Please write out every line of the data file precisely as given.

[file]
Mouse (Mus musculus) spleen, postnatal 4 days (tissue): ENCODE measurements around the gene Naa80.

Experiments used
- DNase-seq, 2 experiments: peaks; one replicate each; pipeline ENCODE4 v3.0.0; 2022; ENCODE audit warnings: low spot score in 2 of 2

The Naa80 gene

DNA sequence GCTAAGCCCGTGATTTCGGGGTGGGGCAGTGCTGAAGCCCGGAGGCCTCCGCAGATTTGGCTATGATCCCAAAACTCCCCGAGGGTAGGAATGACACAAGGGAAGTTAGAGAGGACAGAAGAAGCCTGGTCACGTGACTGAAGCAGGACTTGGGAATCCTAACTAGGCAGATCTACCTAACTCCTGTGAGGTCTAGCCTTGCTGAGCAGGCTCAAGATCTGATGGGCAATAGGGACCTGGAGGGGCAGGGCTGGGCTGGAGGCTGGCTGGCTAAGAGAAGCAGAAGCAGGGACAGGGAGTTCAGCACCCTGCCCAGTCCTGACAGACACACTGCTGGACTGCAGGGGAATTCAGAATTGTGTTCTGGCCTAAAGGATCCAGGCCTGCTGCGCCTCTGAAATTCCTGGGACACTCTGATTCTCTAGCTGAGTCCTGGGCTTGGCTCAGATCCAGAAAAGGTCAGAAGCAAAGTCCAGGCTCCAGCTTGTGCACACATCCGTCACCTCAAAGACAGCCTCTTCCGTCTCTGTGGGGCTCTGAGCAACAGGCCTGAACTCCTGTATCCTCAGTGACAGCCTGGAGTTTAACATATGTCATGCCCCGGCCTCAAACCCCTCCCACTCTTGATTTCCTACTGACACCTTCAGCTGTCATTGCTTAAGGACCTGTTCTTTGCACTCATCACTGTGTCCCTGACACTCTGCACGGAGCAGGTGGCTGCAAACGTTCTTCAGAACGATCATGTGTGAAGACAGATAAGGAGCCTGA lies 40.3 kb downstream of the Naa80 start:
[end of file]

Mouse (Mus musculus) spleen, postnatal 4 days (tissue): ENCODE measurements around the gene Naa80.

Experiments used
- DNase-seq, 2 experiments: peaks; one replicate each; pipeline ENCODE4 v3.0.0; 2022; ENCODE audit warnings: low spot score in 2 of 2

The Naa80 gene

DNA sequence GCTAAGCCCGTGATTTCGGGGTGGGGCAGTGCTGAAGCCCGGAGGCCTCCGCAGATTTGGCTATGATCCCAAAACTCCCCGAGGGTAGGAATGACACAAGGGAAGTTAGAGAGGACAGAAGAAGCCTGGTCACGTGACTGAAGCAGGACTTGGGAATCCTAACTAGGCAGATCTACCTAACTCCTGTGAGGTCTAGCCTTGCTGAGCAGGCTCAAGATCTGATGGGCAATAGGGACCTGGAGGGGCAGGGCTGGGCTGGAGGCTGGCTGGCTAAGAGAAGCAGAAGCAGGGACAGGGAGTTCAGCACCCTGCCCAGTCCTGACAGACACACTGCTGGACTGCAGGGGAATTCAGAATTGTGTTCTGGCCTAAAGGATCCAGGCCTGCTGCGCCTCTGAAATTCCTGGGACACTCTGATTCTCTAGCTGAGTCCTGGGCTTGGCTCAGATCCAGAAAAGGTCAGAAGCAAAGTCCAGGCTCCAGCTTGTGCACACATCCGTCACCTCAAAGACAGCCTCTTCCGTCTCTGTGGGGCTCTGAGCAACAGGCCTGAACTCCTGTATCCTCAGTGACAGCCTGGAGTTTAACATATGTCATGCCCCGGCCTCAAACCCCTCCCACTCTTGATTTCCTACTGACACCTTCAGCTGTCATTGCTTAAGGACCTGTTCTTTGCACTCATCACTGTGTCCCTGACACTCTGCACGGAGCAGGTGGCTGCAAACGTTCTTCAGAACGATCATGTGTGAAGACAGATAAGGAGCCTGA lies 40.3 kb downstream of the Naa80 start: